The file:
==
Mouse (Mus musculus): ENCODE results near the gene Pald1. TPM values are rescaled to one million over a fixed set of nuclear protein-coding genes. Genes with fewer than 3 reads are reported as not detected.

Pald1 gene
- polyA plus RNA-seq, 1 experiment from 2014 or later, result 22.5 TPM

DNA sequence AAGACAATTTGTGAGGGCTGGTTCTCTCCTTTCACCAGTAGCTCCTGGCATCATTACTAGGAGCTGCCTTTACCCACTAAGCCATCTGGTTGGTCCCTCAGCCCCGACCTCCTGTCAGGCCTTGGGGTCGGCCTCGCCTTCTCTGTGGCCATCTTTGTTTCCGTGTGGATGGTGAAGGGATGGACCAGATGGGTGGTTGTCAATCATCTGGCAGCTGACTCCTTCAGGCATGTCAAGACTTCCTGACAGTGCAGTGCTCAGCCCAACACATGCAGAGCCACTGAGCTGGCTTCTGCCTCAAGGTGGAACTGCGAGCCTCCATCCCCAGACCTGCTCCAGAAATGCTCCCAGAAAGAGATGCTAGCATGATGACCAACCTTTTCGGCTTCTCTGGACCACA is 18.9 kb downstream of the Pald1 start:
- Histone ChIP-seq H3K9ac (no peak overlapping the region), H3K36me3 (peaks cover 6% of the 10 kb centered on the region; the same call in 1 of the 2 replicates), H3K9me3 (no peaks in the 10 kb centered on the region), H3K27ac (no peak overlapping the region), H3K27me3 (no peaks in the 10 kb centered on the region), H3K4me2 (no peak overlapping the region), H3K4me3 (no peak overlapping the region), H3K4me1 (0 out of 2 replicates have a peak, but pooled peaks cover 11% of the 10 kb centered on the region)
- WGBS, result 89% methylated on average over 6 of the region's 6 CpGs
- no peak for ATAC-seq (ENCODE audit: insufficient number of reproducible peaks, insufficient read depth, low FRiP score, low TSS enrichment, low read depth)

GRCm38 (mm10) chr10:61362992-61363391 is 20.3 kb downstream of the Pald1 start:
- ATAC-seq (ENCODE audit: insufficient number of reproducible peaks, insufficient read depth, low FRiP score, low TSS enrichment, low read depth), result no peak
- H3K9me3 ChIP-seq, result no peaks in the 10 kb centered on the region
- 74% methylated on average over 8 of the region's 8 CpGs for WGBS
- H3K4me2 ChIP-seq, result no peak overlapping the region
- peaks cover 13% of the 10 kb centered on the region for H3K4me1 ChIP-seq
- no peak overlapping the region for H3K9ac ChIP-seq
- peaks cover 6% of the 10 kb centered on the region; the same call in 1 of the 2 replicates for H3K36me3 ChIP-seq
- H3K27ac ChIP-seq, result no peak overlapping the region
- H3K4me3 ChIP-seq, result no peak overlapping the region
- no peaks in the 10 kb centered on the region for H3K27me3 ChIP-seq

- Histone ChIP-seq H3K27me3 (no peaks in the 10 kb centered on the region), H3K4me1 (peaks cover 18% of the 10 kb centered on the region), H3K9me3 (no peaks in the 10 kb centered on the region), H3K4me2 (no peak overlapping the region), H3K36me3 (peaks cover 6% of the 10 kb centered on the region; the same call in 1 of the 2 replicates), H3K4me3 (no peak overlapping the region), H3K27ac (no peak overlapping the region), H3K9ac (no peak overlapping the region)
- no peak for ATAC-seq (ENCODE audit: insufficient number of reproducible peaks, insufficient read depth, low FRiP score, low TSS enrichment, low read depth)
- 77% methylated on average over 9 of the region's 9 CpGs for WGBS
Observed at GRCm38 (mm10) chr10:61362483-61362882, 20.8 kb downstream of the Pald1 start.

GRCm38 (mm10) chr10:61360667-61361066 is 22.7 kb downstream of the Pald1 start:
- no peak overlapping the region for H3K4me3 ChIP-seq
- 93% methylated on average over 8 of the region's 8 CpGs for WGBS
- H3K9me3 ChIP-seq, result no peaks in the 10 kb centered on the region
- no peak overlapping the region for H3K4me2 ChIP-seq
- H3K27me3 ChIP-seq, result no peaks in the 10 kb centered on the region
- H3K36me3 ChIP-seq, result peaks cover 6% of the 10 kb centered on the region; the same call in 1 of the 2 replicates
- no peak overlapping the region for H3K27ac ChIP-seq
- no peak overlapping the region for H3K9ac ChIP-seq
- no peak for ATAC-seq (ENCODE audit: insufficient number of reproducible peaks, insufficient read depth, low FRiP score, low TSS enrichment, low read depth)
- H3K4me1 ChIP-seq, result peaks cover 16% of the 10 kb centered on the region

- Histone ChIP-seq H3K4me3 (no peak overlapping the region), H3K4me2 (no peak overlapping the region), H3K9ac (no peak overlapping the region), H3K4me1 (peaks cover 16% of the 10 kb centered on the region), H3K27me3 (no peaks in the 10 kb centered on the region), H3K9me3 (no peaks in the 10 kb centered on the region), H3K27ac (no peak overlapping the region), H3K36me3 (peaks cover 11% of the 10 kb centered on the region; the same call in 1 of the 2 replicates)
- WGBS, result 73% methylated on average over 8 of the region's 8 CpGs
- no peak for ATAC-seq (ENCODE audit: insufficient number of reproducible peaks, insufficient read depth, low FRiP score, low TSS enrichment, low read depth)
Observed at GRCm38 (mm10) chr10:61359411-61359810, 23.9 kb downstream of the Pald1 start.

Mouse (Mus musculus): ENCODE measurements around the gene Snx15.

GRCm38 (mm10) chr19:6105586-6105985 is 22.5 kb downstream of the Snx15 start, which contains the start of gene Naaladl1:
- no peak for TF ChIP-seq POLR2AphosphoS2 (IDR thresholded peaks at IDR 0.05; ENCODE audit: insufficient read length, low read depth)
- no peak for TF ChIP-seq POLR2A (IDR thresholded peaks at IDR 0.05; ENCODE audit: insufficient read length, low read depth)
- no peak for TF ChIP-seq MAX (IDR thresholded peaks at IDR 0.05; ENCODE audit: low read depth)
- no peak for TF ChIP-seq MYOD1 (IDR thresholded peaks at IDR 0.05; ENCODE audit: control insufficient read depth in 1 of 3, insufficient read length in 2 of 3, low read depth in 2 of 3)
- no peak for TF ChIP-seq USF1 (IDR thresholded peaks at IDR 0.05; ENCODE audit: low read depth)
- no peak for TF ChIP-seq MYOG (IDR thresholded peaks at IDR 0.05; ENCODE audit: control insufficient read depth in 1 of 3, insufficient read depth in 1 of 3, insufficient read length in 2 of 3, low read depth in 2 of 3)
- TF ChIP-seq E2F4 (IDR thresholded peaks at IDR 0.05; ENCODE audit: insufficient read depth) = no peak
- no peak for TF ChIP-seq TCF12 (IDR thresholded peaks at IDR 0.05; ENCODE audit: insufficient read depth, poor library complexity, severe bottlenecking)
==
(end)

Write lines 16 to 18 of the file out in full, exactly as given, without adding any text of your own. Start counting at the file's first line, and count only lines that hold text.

- H3K27ac ChIP-seq, result no peak overlapping the region
- H3K4me3 ChIP-seq, result no peak overlapping the region
- no peaks in the 10 kb centered on the region for H3K27me3 ChIP-seq